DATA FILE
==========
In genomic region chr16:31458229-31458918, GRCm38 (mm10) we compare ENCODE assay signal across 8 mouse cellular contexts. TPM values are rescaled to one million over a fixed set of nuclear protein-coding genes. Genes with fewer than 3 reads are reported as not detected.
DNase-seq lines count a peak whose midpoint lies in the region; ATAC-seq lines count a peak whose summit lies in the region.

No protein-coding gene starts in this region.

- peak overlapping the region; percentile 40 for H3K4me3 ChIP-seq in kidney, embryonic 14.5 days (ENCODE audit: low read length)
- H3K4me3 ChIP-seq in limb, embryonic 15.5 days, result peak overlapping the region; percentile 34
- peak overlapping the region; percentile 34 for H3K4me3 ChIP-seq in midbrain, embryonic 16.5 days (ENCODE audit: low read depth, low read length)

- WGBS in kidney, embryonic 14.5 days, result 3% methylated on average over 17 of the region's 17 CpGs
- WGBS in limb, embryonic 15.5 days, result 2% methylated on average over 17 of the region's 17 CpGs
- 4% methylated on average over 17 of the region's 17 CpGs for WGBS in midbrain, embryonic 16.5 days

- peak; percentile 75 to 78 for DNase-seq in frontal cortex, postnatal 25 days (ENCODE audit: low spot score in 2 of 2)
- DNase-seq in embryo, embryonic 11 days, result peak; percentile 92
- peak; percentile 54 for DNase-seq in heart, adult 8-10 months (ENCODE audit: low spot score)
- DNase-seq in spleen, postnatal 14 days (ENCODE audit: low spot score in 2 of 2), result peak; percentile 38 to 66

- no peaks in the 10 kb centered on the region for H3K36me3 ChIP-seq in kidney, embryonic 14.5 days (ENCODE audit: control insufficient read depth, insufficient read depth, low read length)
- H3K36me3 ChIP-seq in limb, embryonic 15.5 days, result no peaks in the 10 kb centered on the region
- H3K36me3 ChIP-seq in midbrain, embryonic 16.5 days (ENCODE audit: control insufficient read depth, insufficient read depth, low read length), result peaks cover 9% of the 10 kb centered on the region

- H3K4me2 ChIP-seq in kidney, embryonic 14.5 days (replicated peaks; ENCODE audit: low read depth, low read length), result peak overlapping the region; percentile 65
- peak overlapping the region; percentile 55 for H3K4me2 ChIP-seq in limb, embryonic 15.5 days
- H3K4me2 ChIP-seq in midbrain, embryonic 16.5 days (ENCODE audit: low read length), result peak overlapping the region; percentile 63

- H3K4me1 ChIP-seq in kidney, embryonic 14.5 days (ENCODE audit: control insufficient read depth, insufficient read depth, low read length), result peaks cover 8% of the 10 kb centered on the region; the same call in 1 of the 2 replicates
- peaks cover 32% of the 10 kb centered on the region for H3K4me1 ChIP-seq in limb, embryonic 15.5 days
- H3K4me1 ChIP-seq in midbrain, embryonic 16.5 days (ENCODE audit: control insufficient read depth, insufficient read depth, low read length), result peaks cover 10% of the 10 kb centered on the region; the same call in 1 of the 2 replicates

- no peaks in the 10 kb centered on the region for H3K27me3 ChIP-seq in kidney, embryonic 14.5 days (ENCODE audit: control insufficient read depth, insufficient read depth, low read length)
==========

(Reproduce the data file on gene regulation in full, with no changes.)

In genomic region chr16:31458229-31458918, GRCm38 (mm10) we compare ENCODE assay signal across 8 mouse cellular contexts. TPM values are rescaled to one million over a fixed set of nuclear protein-coding genes. Genes with fewer than 3 reads are reported as not detected.
DNase-seq lines count a peak whose midpoint lies in the region; ATAC-seq lines count a peak whose summit lies in the region.

No protein-coding gene starts in this region.

- peak overlapping the region; percentile 40 for H3K4me3 ChIP-seq in kidney, embryonic 14.5 days (ENCODE audit: low read length)
- H3K4me3 ChIP-seq in limb, embryonic 15.5 days, result peak overlapping the region; percentile 34
- peak overlapping the region; percentile 34 for H3K4me3 ChIP-seq in midbrain, embryonic 16.5 days (ENCODE audit: low read depth, low read length)

- WGBS in kidney, embryonic 14.5 days, result 3% methylated on average over 17 of the region's 17 CpGs
- WGBS in limb, embryonic 15.5 days, result 2% methylated on average over 17 of the region's 17 CpGs
- 4% methylated on average over 17 of the region's 17 CpGs for WGBS in midbrain, embryonic 16.5 days

- peak; percentile 75 to 78 for DNase-seq in frontal cortex, postnatal 25 days (ENCODE audit: low spot score in 2 of 2)
- DNase-seq in embryo, embryonic 11 days, result peak; percentile 92
- peak; percentile 54 for DNase-seq in heart, adult 8-10 months (ENCODE audit: low spot score)
- DNase-seq in spleen, postnatal 14 days (ENCODE audit: low spot score in 2 of 2), result peak; percentile 38 to 66

- no peaks in the 10 kb centered on the region for H3K36me3 ChIP-seq in kidney, embryonic 14.5 days (ENCODE audit: control insufficient read depth, insufficient read depth, low read length)
- H3K36me3 ChIP-seq in limb, embryonic 15.5 days, result no peaks in the 10 kb centered on the region
- H3K36me3 ChIP-seq in midbrain, embryonic 16.5 days (ENCODE audit: control insufficient read depth, insufficient read depth, low read length), result peaks cover 9% of the 10 kb centered on the region

- H3K4me2 ChIP-seq in kidney, embryonic 14.5 days (replicated peaks; ENCODE audit: low read depth, low read length), result peak overlapping the region; percentile 65
- peak overlapping the region; percentile 55 for H3K4me2 ChIP-seq in limb, embryonic 15.5 days
- H3K4me2 ChIP-seq in midbrain, embryonic 16.5 days (ENCODE audit: low read length), result peak overlapping the region; percentile 63

- H3K4me1 ChIP-seq in kidney, embryonic 14.5 days (ENCODE audit: control insufficient read depth, insufficient read depth, low read length), result peaks cover 8% of the 10 kb centered on the region; the same call in 1 of the 2 replicates
- peaks cover 32% of the 10 kb centered on the region for H3K4me1 ChIP-seq in limb, embryonic 15.5 days
- H3K4me1 ChIP-seq in midbrain, embryonic 16.5 days (ENCODE audit: control insufficient read depth, insufficient read depth, low read length), result peaks cover 10% of the 10 kb centered on the region; the same call in 1 of the 2 replicates

- no peaks in the 10 kb centered on the region for H3K27me3 ChIP-seq in kidney, embryonic 14.5 days (ENCODE audit: control insufficient read depth, insufficient read depth, low read length)